About the Special Emphasis Programs
Special Emphasis Programs (SEP) are an integral part of the Equal Employment Opportunity and Civil Rights Program. The purpose of these programs is to ensure that agencies take affirmative steps to provide equal opportunity to minorities, women and people with disabilities in all areas of employment. The term, "Special Emphasis Programs," refers specifically to employment related programs which focus special attention on groups that are conspicuously absent or underrepresented in a specific occupational category or grade level in the agency's work force. These programs serve as a channel to management officials. The goals of the Special Emphasis Programs are to:
- Improve employment and advancement opportunities for minorities, women and people with disabilities in the Federal service;
- Identify systemic causes of discrimination against minorities, women and people with disabilities;
- Seek ways to help minorities, women and people with disabilities to advance by using their skills more fully;
- Monitor agency progress in eliminating discrimination and adverse impact on minorities, women and people with disabilities in employment and agency programs; and
- Educate Federal employees and managers about the extent of various forms of discrimination within the Federal Service.
Special observances were designed for the purpose of providing cultural awareness to everyone. Commemorative activities conducted for these observances should be educational and employment-related. Observances celebrate the birthday of Dr. Martin Luther King Jr.; African American Heritage; Women's History; Lesbian, Gay, Bisexual and Transgender (LGBT) equal rights; Asian Pacific Americans; Women's Equality Day; Hispanic Americans; People with Disabilities; and American Indian/Alaskan Native Heritage.
Special Emphasis Program Managers are members of the management team. They should participate in the review of agency policies, practices, and procedures in order to help eliminate any that discriminate against minorities, women and people with disabilities. SEP Managers also analyze information and data and present recommendations to improve all aspects of employment as they relate to the targeted groups. These Managers serve as subject matter experts, staff advisors, fact finders, sources of information and program advocates. Therefore, individuals selected for these positions must remain objective and operate in a professional manner at all times.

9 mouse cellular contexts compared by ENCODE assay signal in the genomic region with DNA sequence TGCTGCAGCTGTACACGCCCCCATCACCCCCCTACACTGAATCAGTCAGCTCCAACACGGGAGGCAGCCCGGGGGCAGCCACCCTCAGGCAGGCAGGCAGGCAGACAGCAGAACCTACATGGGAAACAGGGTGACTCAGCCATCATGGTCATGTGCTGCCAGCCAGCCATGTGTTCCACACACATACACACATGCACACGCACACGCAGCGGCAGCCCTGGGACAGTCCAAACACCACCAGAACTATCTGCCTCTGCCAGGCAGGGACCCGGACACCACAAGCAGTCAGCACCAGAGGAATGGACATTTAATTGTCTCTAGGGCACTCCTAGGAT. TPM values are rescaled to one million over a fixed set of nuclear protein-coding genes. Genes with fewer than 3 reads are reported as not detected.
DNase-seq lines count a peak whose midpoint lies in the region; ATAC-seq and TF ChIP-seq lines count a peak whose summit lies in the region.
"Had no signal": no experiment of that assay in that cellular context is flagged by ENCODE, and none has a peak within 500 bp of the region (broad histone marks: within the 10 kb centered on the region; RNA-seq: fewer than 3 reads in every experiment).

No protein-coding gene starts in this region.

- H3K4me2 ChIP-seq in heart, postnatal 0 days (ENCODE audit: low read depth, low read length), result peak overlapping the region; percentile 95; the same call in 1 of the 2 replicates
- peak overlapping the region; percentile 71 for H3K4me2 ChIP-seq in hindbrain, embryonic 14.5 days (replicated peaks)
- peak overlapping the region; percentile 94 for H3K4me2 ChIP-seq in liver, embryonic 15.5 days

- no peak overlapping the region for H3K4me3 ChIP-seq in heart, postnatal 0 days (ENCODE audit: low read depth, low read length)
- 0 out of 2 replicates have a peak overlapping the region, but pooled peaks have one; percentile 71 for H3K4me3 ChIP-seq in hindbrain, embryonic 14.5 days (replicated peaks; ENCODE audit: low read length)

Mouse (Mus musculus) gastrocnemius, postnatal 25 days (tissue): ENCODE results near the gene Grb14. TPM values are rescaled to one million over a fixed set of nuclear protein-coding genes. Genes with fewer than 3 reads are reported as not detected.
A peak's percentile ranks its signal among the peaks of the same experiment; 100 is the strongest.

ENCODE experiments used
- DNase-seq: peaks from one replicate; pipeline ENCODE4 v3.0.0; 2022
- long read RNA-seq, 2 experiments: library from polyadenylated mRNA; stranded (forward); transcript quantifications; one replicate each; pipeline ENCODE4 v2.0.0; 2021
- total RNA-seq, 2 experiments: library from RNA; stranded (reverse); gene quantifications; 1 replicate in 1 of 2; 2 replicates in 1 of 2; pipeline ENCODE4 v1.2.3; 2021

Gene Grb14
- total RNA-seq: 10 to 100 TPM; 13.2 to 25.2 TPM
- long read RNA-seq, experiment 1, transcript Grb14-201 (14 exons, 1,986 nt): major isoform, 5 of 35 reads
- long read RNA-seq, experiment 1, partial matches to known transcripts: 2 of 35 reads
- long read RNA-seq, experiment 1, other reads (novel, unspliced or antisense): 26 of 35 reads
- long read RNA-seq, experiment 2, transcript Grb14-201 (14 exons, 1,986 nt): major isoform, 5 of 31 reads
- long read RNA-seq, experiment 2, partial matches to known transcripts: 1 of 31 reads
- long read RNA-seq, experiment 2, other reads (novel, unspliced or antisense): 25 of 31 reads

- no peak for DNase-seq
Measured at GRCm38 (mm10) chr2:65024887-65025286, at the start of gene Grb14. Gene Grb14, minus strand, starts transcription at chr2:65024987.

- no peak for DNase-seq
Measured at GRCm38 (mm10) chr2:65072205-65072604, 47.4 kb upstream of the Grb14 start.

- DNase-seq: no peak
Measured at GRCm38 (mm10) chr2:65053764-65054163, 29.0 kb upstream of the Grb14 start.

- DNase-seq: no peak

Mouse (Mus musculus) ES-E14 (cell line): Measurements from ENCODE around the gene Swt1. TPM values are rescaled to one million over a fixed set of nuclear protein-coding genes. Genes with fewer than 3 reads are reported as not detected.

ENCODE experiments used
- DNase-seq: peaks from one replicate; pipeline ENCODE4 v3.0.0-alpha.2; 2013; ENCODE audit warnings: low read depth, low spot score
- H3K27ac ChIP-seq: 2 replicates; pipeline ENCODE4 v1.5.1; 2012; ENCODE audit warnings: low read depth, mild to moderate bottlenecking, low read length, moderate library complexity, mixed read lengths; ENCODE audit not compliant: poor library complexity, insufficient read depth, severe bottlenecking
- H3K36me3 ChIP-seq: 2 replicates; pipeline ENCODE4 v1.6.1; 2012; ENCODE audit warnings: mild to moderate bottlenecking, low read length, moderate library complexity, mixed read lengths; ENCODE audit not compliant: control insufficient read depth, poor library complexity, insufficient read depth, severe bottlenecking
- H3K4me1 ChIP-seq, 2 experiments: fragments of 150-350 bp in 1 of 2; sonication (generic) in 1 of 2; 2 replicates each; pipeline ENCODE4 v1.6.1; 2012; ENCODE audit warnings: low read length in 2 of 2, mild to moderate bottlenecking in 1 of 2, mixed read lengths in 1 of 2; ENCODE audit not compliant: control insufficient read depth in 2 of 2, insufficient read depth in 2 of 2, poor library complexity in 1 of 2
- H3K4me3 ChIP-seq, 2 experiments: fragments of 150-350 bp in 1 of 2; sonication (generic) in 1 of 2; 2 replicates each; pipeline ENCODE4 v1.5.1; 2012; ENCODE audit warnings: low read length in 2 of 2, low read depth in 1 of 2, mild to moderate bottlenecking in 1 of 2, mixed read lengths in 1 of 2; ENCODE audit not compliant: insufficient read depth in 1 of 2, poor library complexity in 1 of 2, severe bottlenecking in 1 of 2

Most agencies have established SEPs for the following: Hispanic Employment Program (HEP), the Federal Women's Program (FWP), African American, Asian Pacific American Program, Native American Program, LGBT Program, and Disabilities Employment Program (DEP). The primary goals of Special Emphasis Programs are to eliminate discriminatory practices and to assure the target groups are appropriately represented throughout the workforce.
Special Emphasis Programs receive their authority from Federal statues, regulations, and Presidential Executive Orders which include, but are not limited to, the Civil Rights Act of 1964, as amended, Age Discrimination in Employment Act, Rehabilitation Act, Equal Employment Opportunity Act. These authorities require Federal agencies to conduct affirmative recruitment of women, minorities and persons with disabilities.
As early as 1940, racial discrimination was banned in the Federal service. The Ramspeck Act made it illegal for anyone in the Federal government to be discriminated against based on based on race, color, national origin or creed (religion).
President Franklin Roosevelt's Executive Order 8587, coupled with the passage of the Hatch Act in 1939 and the Ramspeck Act in 1940, began the process of dismantling racial segregation. President Truman continued this process in 1948 when he issued executive orders, which banned racial segregation in the military and outlawed racial discrimination in the Federal government.
Through President Truman's Executive Order 9980, Federal agencies were directed to:
- Initiate relations with relevant minority organizations in order to facilitate a larger pool of minority job applicants,
- Conduct periodic surveys to assess the number of minority employees working in each agency,
- Develop and adopt new recruitment strategies designed to facilitate equal employment opportunities for members of minority groups, and
- Develop training programs for all lower-level employees, where the majority of minority members were to be found, so that they might receive the prerequisite skills for promotions.